This week’s EIA data had US crude oil production up 66kb/d WoW (+0.9%) at 7,159kb/d, having previously broken through the 7.1mmb/d level three weeks ago but subsequently languished below that point. The growth rate since the beginning of the year implies full year average crude production of 7.5mmb/d, or YoY growth of 1.0mmb/d (+15.3%). That is higher than the 0.84mmb/d YoY growth in US liquids supply that the IEA and EIA currently forecast.
Crude imports rose 0.2mmb/d (3.1%) WoW to 7.5mmb/d. There was an unexpected drop in refinery utilisation to the bottom of the seasonal range. That was due to a 300kb/d capacity increase in the Gulf Coast district rather than a fall in refinery crude throughput, which was flat WoW at 14.0mmb/d.
Crude oil inventory rose 2.6mmbbl (+0.7%) WoW, and has been on a relentless upward trajectory since the beginning of the year. Crude inventory has now reached 384.0mmbbl, comfortably above the top of the seasonal range and just 3mmbbl below the five year maximum set in June last year.
Implied all product demand rose 0.3mmb/d (0.1%) WoW to 18.6mmb/d, tracking the trend set last year at the bottom of the seasonal range. Implied demand for gasoline reversed last week’s 0.2mmb/d fall to rise to 8.6mmb/d, but implied demand for distillate collapsed 0.5mmb/d (+13.2%) WoW to 3.3mmb/d and below the bottom of the seasonal range. On a 52-week YoY average basis, all product demand remained flat WoW at -0.4%.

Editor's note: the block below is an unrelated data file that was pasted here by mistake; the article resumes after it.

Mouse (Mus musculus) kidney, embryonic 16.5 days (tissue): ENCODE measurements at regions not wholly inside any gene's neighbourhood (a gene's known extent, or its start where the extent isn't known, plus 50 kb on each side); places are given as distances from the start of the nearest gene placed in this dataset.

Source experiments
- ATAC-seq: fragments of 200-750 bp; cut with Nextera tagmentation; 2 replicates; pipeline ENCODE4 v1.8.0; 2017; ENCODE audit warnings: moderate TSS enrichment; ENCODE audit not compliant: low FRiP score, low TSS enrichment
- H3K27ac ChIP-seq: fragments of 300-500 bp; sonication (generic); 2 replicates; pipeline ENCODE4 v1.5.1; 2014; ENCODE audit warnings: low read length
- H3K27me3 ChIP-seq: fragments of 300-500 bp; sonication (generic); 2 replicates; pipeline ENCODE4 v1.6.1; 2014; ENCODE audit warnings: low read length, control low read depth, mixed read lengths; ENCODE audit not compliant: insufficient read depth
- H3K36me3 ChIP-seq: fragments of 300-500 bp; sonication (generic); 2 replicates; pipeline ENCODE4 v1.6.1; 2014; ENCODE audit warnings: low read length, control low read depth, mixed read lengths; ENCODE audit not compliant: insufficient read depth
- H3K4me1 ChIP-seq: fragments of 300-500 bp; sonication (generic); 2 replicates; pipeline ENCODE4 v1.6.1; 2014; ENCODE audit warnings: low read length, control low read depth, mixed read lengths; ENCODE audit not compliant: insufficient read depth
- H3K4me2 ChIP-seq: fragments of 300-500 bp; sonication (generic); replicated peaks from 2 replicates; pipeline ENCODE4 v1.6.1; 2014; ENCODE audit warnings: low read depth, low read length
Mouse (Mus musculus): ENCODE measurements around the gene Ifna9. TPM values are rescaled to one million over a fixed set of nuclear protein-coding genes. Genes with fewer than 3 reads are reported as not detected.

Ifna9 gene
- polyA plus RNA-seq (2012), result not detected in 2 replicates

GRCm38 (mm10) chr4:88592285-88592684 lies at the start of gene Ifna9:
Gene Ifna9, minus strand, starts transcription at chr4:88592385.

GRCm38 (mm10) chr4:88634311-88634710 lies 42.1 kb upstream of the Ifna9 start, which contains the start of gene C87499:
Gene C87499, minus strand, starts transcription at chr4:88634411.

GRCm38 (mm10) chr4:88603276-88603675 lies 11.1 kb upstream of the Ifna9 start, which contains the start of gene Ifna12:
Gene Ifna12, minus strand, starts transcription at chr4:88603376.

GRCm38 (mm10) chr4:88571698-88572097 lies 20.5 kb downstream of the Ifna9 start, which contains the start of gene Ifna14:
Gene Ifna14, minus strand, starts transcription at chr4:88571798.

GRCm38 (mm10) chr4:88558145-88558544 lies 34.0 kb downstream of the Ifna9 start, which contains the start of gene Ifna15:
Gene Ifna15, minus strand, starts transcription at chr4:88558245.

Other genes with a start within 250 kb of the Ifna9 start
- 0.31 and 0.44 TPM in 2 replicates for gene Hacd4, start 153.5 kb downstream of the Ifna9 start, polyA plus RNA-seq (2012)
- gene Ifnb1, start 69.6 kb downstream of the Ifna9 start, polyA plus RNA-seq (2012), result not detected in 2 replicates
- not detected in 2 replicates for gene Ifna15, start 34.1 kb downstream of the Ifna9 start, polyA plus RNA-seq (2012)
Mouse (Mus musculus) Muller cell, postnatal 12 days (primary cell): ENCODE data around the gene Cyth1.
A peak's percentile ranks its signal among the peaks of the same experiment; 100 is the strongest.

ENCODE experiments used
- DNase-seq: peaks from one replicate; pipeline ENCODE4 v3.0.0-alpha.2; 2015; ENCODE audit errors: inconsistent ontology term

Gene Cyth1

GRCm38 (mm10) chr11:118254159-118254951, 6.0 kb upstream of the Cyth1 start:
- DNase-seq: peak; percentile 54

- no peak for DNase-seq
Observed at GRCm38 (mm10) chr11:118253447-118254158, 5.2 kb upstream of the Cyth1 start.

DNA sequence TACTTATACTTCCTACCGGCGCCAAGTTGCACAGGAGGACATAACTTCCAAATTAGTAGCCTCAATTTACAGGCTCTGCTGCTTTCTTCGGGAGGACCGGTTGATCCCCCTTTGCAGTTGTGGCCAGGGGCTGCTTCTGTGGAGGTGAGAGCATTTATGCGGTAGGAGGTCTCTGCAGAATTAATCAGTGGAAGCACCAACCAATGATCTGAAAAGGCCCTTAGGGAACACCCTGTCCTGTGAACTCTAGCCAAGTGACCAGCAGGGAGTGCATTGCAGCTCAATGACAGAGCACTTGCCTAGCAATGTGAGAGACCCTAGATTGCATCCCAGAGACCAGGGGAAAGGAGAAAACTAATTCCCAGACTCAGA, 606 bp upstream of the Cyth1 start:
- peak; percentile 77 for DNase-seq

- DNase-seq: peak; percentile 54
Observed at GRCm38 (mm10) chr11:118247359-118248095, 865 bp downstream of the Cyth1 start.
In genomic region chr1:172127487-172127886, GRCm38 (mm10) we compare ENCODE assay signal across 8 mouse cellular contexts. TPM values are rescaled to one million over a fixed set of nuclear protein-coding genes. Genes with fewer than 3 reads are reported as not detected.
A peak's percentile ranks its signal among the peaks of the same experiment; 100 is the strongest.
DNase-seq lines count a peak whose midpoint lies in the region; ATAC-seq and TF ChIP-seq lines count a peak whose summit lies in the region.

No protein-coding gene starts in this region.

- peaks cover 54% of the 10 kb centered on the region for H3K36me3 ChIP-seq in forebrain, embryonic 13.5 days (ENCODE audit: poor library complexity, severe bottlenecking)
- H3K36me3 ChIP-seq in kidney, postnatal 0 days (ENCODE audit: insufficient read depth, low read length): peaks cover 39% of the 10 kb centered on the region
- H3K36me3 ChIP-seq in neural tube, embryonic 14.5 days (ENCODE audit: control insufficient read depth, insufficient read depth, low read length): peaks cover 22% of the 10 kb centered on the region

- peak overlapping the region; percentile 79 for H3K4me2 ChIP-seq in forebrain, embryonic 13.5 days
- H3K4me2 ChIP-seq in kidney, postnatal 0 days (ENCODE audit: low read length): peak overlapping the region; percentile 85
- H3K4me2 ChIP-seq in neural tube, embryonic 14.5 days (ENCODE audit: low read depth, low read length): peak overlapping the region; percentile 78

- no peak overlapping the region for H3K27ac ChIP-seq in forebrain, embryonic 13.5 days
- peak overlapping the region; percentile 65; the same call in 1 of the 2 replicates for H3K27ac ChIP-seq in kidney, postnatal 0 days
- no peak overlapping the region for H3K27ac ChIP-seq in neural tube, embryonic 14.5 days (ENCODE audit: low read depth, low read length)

The Brent price lost further ground yesterday, falling to USD 108/bbl at the time of writing. In contrast, WTI held its ground at USD 92/bbl, possibly in consideration of the sharpest WoW drop in inventory levels in Cushing, Oklahoma, the physical crude’s pricing point, since May 2011. That meant the crude differential narrowed to USD 16/bbl having been as wide as USD 23/bbl earlier in the year.
The IEA published its monthly Oil Market Report yesterday. It had OPEC production rising in February to 30.49mmb/d and cut its ‘call on OPEC crude’ for 2013 to 29.7mmb/d. Assuming OPEC production levels are maintained for the remainder of the year, that would imply a market over-supply of 0.8mmb/d for 2013, a 60% increase on the previous month’s assessment. OPEC production might well continue to increase prospectively into the seasonally weaker second quarter demand, we believe. We would expect that to continue to pressure oil prices.